Love Came Down

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“Our meeting place with God and our beholding His glory, lies not in our going up to Him, but in His coming down to us in the person of Jesus Christ our Lord.  ‘God who commended the light to shine out of darkness, hath shined in our hearts, to give the light of the knowledge of the glory of God, in the face of Jesus Christ,’ the divine radiance for our souls.'”   The Sevenfold Secret

Lilias, in her loving treatise, The Sevenfold Secret, written especially for the Sufi Mystics, presented the dilemma of God reaching people with the radiance of His Glory.  Drawing upon the blinding radiance of the sun, she poses the question:  “How does the light and warmth of the sun reach us in the world?”  It is obvious that even if we could make the long journey necessary to reach the sun, we would be blinded and scorched by its power.

She answers her question:  The sun must come to us, that is clear, for we cannot go to it.  It sends forth its rays, we know not how.  They are of one nature with the sun and come down to earth, and bring the sun as it were to our doors, but with its light and warmth softened till we can bear the radiance and rejoice in it. 

So it with God.  If He were to manifest Himself in the fulness of  Glory, His radiance would be more than we could withstand.  Like the rays that are of one nature with the sun, Christ came to earth to reveal God in a way that we can bear to behold.  Christ is “the brightness of His glory and the express image of His person.”  This is the glorious revelation of God to man.

Michael Davies captures this concept in his story “Incarnation.”

Once upon a time there lived a king who had power over all nations and peoples.  His courts were of richest splendor; his tables were heavy with finest food.  Music and laughter and gaiety floated from inside the castle and it was always light.  Clouds wrapped it in ethereal majesty. Travelers always stopped and looked at the castle for a long while, wishing they might know the kings who had built the marvelous structure.  But none were able to reach it.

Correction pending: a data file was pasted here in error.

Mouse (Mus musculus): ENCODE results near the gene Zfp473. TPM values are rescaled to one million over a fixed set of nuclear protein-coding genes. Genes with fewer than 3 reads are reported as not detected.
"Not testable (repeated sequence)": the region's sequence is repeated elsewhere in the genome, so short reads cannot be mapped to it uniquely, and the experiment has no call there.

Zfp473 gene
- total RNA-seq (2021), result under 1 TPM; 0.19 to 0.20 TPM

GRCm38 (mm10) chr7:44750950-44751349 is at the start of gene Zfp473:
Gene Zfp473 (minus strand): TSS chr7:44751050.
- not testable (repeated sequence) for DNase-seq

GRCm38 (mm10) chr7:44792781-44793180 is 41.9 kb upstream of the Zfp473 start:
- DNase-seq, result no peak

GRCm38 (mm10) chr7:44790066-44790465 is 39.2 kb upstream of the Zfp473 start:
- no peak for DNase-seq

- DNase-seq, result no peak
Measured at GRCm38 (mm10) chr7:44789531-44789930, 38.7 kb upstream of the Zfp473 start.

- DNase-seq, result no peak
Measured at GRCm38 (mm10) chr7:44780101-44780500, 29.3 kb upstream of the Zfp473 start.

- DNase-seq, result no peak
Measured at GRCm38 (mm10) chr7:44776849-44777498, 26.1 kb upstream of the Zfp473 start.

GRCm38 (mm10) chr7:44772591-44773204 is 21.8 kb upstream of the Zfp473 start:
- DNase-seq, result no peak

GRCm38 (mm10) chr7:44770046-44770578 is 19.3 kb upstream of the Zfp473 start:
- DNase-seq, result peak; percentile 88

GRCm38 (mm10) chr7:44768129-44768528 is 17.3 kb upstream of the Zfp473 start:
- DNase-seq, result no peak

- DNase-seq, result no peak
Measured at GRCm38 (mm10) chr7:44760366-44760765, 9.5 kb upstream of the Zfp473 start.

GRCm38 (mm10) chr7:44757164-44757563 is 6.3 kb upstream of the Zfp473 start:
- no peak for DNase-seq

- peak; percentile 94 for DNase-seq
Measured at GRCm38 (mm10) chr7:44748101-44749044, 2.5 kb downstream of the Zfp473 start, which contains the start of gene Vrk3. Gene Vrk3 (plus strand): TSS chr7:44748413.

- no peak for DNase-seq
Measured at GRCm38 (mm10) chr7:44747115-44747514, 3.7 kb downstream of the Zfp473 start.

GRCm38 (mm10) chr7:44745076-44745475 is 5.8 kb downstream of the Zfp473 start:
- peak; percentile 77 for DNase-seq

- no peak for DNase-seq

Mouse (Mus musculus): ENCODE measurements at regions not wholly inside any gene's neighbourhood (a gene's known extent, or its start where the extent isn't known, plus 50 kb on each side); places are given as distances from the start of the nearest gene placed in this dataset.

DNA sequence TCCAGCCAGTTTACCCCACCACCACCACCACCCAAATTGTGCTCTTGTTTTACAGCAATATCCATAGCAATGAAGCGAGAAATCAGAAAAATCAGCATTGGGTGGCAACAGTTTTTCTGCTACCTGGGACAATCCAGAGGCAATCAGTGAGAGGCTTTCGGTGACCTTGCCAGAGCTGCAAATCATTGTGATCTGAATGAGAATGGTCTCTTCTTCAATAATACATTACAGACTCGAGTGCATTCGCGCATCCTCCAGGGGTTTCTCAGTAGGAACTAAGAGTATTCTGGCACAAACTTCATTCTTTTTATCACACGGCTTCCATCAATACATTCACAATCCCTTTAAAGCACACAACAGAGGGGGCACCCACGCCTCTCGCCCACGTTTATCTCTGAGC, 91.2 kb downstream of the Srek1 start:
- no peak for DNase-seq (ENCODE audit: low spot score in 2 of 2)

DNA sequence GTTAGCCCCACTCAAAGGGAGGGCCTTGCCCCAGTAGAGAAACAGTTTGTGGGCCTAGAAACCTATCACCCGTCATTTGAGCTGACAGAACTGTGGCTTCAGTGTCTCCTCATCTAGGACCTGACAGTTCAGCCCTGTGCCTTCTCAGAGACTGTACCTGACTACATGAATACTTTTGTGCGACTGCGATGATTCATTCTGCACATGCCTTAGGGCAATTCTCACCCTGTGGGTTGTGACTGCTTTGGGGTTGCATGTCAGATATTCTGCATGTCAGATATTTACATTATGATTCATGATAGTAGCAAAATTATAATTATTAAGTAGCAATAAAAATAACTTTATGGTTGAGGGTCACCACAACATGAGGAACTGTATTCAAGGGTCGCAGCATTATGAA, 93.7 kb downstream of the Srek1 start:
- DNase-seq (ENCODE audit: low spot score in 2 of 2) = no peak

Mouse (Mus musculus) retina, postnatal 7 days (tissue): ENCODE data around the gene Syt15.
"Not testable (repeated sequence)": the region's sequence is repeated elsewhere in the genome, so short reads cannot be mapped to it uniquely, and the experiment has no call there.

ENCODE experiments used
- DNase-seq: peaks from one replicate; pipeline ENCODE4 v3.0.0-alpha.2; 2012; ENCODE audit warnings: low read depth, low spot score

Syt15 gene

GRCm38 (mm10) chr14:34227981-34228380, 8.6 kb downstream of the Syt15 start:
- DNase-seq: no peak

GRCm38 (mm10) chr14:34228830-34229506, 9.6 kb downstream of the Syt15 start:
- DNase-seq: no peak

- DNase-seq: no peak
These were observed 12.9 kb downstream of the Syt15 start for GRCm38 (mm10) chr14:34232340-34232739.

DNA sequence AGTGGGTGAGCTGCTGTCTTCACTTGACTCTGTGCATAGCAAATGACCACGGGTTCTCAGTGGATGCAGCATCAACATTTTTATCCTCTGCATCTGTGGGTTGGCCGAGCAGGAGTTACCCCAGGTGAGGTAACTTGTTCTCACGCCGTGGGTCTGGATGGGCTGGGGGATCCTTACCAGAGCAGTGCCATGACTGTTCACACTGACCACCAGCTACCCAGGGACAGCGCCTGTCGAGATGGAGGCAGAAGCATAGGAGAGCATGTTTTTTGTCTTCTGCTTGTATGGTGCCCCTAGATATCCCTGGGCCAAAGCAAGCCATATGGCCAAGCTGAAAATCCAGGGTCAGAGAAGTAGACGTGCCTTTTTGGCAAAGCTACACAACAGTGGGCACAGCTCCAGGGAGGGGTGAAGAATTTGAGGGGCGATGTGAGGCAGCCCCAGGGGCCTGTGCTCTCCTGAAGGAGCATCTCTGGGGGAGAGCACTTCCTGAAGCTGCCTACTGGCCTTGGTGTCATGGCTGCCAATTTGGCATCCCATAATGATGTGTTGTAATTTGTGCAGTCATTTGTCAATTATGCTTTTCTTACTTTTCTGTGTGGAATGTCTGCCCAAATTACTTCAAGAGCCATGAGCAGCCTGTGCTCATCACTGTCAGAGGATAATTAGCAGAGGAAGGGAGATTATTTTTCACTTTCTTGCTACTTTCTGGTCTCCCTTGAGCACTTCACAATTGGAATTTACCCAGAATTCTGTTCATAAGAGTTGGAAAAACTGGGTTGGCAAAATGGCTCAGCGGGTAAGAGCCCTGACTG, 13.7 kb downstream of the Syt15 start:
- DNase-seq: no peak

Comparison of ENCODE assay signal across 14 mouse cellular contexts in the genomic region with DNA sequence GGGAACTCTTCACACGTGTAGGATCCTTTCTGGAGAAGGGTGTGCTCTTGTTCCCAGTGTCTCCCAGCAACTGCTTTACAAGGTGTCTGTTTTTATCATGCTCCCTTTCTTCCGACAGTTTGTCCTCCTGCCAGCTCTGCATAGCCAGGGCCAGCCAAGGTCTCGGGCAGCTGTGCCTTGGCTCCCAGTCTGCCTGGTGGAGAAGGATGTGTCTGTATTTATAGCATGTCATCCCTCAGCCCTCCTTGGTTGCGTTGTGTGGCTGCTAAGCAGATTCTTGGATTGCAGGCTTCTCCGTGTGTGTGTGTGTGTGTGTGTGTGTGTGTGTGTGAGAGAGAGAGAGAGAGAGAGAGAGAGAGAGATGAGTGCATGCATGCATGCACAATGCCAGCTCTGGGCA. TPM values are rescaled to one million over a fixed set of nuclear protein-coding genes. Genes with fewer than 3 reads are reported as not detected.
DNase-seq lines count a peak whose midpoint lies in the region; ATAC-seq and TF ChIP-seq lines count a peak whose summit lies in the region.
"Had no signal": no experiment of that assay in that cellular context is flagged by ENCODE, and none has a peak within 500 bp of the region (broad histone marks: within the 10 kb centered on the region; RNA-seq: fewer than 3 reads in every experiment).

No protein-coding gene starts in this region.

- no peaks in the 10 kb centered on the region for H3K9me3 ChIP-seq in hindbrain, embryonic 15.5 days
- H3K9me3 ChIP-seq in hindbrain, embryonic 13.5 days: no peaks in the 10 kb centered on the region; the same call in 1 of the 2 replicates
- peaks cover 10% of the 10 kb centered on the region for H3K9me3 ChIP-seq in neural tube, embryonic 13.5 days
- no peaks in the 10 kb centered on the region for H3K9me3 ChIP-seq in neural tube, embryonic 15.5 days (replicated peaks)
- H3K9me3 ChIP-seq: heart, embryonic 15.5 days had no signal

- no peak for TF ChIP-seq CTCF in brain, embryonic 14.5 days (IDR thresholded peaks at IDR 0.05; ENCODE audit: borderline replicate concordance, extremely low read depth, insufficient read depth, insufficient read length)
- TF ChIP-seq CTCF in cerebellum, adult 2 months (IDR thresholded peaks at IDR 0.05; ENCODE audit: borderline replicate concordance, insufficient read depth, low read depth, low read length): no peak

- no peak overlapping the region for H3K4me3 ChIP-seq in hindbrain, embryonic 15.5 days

In the cold of winter, the king’s tailor entered the royal chambers with his latest sketches for the king’s wardrobe.  The little man was proud of his accomplishments. He had selected the finest materials and woven them into the most beautiful garments that eyes had ever seen.  They glittered like gold.

But the king was not pleased.  He ordered his tailor out, vowing to make his own clothes.  No one but the king knew what he wanted.  The door to the throne room was shut and locked.  Weeks passed, and from inside came the clacking of the loom.  The royal court waited with anticipation to see what the king would make for himself.  They knew they were bound to be blinded by the glory of it.  Finally the awaited day arrived.  The doors opened and the king appeared.

Everyone, especially the tailor, gasped in surprise and horror.  His Majesty was dressed in the simplest, cheapest, most unkingly garments imaginable.  He had the choice of the world’s finest materials., but he had chosen to wear the clothes of a beggar.

“I am going into the valley, He said quietly.”

Love came down at Christmas,

Love all lovely, Love Divine,

Love was born at Christmas,

Star and Angels gave the sign.

Christina Rossetti

Painting:  Diary 1901

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